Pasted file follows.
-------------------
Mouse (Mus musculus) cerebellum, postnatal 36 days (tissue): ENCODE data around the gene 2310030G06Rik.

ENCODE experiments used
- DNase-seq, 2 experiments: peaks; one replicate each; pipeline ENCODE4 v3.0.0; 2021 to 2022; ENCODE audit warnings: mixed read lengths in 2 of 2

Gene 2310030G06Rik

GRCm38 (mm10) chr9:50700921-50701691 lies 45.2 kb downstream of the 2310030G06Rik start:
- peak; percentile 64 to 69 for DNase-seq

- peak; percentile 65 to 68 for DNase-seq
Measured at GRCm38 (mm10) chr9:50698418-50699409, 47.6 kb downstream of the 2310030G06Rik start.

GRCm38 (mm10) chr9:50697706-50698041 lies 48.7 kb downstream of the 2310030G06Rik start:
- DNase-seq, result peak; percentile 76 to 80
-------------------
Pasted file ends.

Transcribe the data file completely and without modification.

Mouse (Mus musculus) cerebellum, postnatal 36 days (tissue): ENCODE data around the gene 2310030G06Rik.

ENCODE experiments used
- DNase-seq, 2 experiments: peaks; one replicate each; pipeline ENCODE4 v3.0.0; 2021 to 2022; ENCODE audit warnings: mixed read lengths in 2 of 2

Gene 2310030G06Rik

GRCm38 (mm10) chr9:50700921-50701691 lies 45.2 kb downstream of the 2310030G06Rik start:
- peak; percentile 64 to 69 for DNase-seq

- peak; percentile 65 to 68 for DNase-seq
Measured at GRCm38 (mm10) chr9:50698418-50699409, 47.6 kb downstream of the 2310030G06Rik start.

GRCm38 (mm10) chr9:50697706-50698041 lies 48.7 kb downstream of the 2310030G06Rik start:
- DNase-seq, result peak; percentile 76 to 80